For years, Historic Brattonsville has sought to tell the stories of the enslaved people who lived, toiled and died there. Now the historic site in McConnells, S.C., is adding to its collection of narratives — by telling the stories of enslaved men who escaped.
Using newspaper records from the 19th century, Zach Lemhouse, a historian for York County’s Culture & Heritage Museums, has identified four “freedom seekers” – Bob, Lewis, Henry and a man named James Williams — who fled Bratton Plantation in search of freedom.
Those newspapers – The Mecklenburg Jeffersonian, The Lincoln Courier and The Yorkville Miscellany — each carried listings of runaway slaves submitted by their enslavers.
The Brattonsville exhibit comes on the heels of the once-popular television drama Underground, which aired for two seasons through 2017. It also comes as historic sites throughout the South are taking a fresh look at how they tell the complex story of American slavery.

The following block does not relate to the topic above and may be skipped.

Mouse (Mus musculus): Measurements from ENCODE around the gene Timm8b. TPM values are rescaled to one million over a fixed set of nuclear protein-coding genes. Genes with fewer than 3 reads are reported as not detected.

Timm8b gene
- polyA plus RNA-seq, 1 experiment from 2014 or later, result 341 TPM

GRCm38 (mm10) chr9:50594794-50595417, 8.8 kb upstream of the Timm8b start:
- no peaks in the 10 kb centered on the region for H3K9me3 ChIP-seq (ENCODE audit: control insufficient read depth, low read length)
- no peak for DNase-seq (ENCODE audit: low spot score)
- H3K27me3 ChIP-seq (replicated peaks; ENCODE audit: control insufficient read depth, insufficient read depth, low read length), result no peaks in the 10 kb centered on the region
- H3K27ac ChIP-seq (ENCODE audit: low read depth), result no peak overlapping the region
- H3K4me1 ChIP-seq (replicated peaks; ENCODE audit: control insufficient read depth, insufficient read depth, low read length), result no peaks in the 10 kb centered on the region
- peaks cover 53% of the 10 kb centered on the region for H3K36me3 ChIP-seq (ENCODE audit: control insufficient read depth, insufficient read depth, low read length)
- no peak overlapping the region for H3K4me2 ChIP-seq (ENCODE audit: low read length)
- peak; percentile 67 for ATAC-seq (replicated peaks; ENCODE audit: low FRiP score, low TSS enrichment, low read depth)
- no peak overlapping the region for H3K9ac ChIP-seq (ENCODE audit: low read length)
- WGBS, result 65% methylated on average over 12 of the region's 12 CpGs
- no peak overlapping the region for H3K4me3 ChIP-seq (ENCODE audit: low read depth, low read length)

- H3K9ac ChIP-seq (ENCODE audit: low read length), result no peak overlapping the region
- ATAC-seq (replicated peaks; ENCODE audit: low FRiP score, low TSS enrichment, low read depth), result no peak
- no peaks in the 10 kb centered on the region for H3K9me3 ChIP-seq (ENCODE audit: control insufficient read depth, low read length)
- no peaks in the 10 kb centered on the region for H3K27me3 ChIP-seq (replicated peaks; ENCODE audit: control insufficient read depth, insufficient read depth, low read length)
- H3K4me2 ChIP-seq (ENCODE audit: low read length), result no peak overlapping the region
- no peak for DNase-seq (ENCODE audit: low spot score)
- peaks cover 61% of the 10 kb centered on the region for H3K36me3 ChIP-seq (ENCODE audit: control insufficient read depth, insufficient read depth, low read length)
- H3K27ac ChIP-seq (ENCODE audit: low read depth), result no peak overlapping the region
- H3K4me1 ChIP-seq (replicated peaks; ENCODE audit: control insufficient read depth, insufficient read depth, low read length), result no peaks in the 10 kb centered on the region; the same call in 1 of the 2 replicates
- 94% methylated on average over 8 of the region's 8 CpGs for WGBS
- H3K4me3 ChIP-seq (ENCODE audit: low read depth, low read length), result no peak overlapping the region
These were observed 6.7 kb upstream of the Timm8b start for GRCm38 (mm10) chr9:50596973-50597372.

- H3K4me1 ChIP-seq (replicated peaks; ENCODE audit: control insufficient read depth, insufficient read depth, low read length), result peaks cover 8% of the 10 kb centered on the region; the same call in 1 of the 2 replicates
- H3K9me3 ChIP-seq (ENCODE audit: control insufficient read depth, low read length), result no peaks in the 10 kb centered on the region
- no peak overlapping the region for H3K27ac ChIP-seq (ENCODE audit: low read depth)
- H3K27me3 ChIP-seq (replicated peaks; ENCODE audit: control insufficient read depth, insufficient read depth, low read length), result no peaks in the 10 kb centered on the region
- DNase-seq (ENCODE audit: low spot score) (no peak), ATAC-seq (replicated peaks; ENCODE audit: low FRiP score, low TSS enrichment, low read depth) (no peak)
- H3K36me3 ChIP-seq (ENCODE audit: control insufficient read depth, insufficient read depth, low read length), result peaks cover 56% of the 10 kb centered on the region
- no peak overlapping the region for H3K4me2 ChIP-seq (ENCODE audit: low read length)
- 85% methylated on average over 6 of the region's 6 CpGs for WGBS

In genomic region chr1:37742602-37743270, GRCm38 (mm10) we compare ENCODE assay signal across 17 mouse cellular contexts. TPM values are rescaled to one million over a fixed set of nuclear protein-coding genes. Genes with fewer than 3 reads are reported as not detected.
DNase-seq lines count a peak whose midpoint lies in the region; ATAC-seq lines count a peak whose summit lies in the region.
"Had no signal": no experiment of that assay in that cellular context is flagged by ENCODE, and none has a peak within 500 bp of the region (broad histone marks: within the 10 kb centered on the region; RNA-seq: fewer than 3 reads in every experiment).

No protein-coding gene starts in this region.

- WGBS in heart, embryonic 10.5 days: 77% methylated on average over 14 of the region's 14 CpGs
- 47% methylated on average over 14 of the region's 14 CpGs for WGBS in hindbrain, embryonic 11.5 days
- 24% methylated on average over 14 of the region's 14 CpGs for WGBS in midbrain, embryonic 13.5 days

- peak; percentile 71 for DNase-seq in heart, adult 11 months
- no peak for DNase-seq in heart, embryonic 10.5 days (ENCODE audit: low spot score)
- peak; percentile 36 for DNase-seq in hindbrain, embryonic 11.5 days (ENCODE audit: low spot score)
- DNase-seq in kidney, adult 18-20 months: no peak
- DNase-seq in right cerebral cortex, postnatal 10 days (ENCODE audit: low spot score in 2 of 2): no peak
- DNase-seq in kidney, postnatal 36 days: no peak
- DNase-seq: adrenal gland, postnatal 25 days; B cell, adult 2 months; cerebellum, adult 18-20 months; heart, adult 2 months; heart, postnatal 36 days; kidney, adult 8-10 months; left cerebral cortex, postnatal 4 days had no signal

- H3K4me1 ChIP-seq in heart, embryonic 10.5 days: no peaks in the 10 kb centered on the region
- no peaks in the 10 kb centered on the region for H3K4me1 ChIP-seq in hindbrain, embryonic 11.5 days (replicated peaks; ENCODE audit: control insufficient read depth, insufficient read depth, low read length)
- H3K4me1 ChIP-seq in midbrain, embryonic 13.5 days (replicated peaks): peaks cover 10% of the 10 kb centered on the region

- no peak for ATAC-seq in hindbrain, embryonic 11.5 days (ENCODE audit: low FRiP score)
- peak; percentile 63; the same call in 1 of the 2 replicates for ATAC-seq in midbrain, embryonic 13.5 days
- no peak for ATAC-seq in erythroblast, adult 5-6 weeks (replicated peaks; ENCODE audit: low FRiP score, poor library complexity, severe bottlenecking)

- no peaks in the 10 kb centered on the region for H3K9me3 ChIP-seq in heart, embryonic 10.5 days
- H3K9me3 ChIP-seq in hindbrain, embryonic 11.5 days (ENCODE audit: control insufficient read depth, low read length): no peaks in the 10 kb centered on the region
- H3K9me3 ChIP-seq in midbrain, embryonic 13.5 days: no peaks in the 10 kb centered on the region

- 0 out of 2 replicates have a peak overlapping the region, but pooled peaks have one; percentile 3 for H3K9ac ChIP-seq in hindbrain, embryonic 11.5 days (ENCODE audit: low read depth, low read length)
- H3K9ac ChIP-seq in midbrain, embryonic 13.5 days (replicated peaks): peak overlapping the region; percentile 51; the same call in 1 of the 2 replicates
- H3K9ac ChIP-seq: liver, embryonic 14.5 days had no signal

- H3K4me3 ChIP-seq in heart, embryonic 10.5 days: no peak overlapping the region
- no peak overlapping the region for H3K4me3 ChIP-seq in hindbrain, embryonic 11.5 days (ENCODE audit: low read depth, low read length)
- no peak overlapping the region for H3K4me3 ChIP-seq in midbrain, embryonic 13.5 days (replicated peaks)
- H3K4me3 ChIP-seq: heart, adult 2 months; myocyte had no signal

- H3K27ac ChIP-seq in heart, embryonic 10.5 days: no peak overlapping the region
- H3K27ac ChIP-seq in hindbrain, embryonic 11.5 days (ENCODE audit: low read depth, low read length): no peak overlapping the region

Color Your Perspective
Reflecting that trend, Lemhouse said Historic Brattonsville is trying to be “very intentional with telling the stories of the disenfranchised.”
The exhibit, he said, will be ready for public viewing in the near future.
A nationwide effort
The exhibition, still unfinished, will become part of the federal Network to Freedom program, which is administered by the National Park Service.
In 1989, Congress passed the National Underground Railroad Network to Freedom Act, which outlined three overarching goals: (1) educate the public, (2) provide technical assistance for documenting, preserving and interpreting Underground Railroad history, and (3) create a Network of historic sites, interpretive and educational programs, and educational and research facilities with a verifiable connection to the Underground Railroad.
The Park Service currently lists 680 locations enrolled in the program. Historic Brattonsville was among 16 sites recently selected.
Lemhouse said he was excited that Historic Brattonsville was chosen because the location has “such an important story to tell about the enslaved African American population.”
The historic site works closely with actor-interpreters and local descendants whose ancestors were enslaved at Bratton Plantation.